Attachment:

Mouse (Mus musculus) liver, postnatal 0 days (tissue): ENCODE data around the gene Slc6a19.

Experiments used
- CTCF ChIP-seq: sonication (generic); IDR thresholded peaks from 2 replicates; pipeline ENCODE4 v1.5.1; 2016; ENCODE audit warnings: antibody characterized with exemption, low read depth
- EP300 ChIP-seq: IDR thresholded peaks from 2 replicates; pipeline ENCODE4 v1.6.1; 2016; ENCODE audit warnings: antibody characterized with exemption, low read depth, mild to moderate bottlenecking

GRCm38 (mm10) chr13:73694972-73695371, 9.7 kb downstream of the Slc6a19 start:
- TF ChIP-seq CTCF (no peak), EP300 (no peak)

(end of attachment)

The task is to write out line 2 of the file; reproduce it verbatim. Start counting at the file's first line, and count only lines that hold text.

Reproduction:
Experiments used